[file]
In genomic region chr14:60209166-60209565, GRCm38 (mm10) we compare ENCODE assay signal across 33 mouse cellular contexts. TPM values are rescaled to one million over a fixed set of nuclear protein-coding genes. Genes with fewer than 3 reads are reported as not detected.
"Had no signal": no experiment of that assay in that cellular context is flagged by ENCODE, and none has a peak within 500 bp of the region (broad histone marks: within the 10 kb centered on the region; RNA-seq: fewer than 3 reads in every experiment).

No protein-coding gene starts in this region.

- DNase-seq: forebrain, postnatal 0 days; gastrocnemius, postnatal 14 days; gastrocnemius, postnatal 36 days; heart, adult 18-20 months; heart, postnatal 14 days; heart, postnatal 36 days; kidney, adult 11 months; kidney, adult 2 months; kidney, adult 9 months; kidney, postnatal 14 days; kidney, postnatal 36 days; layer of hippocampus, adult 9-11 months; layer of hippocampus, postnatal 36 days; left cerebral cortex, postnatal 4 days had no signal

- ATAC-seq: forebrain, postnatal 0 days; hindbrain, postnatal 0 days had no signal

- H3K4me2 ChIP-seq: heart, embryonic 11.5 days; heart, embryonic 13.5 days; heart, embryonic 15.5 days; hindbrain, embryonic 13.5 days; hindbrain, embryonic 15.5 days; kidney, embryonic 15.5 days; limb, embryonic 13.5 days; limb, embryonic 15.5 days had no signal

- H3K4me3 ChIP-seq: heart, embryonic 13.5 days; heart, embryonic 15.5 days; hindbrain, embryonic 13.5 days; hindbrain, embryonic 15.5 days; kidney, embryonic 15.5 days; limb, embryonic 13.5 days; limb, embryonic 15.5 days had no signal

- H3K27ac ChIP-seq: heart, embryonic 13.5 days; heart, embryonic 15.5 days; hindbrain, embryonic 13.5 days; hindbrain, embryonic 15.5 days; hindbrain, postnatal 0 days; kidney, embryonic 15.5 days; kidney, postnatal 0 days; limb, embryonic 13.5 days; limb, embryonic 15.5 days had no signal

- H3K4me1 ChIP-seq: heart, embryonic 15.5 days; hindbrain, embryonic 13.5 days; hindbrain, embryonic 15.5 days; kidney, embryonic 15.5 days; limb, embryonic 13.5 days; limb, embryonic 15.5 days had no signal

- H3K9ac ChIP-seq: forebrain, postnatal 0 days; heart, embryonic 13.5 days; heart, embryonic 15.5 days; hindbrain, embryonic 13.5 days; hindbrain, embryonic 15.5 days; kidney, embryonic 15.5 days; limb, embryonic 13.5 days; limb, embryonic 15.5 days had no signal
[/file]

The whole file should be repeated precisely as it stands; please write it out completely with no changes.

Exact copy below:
In genomic region chr14:60209166-60209565, GRCm38 (mm10) we compare ENCODE assay signal across 33 mouse cellular contexts. TPM values are rescaled to one million over a fixed set of nuclear protein-coding genes. Genes with fewer than 3 reads are reported as not detected.
"Had no signal": no experiment of that assay in that cellular context is flagged by ENCODE, and none has a peak within 500 bp of the region (broad histone marks: within the 10 kb centered on the region; RNA-seq: fewer than 3 reads in every experiment).

No protein-coding gene starts in this region.

- DNase-seq: forebrain, postnatal 0 days; gastrocnemius, postnatal 14 days; gastrocnemius, postnatal 36 days; heart, adult 18-20 months; heart, postnatal 14 days; heart, postnatal 36 days; kidney, adult 11 months; kidney, adult 2 months; kidney, adult 9 months; kidney, postnatal 14 days; kidney, postnatal 36 days; layer of hippocampus, adult 9-11 months; layer of hippocampus, postnatal 36 days; left cerebral cortex, postnatal 4 days had no signal

- ATAC-seq: forebrain, postnatal 0 days; hindbrain, postnatal 0 days had no signal

- H3K4me2 ChIP-seq: heart, embryonic 11.5 days; heart, embryonic 13.5 days; heart, embryonic 15.5 days; hindbrain, embryonic 13.5 days; hindbrain, embryonic 15.5 days; kidney, embryonic 15.5 days; limb, embryonic 13.5 days; limb, embryonic 15.5 days had no signal

- H3K4me3 ChIP-seq: heart, embryonic 13.5 days; heart, embryonic 15.5 days; hindbrain, embryonic 13.5 days; hindbrain, embryonic 15.5 days; kidney, embryonic 15.5 days; limb, embryonic 13.5 days; limb, embryonic 15.5 days had no signal

- H3K27ac ChIP-seq: heart, embryonic 13.5 days; heart, embryonic 15.5 days; hindbrain, embryonic 13.5 days; hindbrain, embryonic 15.5 days; hindbrain, postnatal 0 days; kidney, embryonic 15.5 days; kidney, postnatal 0 days; limb, embryonic 13.5 days; limb, embryonic 15.5 days had no signal

- H3K4me1 ChIP-seq: heart, embryonic 15.5 days; hindbrain, embryonic 13.5 days; hindbrain, embryonic 15.5 days; kidney, embryonic 15.5 days; limb, embryonic 13.5 days; limb, embryonic 15.5 days had no signal

- H3K9ac ChIP-seq: forebrain, postnatal 0 days; heart, embryonic 13.5 days; heart, embryonic 15.5 days; hindbrain, embryonic 13.5 days; hindbrain, embryonic 15.5 days; kidney, embryonic 15.5 days; limb, embryonic 13.5 days; limb, embryonic 15.5 days had no signal